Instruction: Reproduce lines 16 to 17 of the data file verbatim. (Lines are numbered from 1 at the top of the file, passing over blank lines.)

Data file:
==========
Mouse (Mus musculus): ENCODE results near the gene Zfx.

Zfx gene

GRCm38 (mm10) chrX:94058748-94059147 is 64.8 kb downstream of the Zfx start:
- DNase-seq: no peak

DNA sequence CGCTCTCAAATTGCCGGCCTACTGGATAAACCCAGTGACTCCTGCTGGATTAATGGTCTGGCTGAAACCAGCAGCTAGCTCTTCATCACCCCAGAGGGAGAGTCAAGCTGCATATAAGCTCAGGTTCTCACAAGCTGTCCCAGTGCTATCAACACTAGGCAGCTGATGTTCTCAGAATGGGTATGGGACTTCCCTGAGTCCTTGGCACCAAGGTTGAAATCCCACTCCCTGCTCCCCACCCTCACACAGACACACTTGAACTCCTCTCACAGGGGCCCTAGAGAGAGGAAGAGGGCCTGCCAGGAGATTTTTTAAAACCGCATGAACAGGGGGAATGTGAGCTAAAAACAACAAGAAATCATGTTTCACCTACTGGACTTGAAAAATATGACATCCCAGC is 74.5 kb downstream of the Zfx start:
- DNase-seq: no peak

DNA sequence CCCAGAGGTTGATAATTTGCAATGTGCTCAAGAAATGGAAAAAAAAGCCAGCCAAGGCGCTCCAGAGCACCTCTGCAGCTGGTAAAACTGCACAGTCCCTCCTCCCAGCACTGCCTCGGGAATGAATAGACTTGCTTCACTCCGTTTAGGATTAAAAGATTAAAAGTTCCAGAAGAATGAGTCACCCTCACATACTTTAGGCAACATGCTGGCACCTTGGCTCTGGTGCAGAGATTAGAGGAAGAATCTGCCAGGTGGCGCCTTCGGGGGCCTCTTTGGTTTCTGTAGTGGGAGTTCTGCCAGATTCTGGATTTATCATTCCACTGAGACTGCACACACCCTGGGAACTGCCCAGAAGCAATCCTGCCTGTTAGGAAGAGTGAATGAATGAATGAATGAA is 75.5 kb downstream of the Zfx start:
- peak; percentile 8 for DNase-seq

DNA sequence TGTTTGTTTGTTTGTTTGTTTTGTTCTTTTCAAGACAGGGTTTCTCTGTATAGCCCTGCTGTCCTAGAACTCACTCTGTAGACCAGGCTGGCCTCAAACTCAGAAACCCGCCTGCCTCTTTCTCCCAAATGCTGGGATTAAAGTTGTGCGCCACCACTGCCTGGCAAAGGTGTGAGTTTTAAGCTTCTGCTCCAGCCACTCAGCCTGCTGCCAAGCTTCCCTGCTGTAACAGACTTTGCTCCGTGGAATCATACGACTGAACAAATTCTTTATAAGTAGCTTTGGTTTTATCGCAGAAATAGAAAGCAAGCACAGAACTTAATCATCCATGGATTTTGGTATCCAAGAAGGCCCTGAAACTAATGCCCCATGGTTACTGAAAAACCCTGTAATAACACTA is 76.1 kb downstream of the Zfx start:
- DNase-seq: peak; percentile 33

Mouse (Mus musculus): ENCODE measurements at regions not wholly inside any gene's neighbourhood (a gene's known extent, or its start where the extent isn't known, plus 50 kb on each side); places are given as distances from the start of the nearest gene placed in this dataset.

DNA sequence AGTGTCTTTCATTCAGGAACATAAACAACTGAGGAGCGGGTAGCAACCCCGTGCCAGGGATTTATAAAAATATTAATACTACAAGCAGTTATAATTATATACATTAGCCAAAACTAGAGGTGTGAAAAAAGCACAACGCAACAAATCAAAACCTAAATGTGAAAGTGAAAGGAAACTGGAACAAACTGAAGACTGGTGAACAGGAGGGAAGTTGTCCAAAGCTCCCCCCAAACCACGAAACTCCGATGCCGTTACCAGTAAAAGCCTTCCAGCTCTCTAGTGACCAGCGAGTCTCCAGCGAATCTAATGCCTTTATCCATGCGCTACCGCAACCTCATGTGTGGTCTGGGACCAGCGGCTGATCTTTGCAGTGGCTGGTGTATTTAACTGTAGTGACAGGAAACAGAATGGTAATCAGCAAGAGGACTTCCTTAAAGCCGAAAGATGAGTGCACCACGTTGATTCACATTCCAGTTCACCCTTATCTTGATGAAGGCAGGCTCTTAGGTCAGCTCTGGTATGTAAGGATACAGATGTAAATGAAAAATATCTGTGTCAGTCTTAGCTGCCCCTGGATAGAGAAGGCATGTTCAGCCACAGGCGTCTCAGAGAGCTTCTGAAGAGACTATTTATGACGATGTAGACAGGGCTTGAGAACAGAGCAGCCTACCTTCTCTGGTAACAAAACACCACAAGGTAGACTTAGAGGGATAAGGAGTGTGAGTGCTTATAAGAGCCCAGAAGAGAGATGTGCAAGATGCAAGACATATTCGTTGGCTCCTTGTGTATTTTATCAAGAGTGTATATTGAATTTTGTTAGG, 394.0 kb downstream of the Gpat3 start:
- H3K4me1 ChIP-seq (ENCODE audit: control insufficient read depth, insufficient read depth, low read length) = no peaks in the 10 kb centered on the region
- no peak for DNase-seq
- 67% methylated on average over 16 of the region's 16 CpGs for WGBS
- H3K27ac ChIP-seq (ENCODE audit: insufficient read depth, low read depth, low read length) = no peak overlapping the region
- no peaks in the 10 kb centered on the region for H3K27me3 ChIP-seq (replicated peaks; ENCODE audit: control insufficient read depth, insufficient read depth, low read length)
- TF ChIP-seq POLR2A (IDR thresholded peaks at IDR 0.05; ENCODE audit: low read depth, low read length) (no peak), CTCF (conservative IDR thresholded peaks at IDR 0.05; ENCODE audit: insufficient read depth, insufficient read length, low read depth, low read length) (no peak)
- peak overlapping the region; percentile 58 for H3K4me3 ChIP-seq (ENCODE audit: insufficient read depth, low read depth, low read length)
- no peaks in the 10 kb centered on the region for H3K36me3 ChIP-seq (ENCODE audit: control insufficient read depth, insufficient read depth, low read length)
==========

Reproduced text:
- H3K27ac ChIP-seq (ENCODE audit: insufficient read depth, low read depth, low read length) = no peak overlapping the region
- no peaks in the 10 kb centered on the region for H3K27me3 ChIP-seq (replicated peaks; ENCODE audit: control insufficient read depth, insufficient read depth, low read length)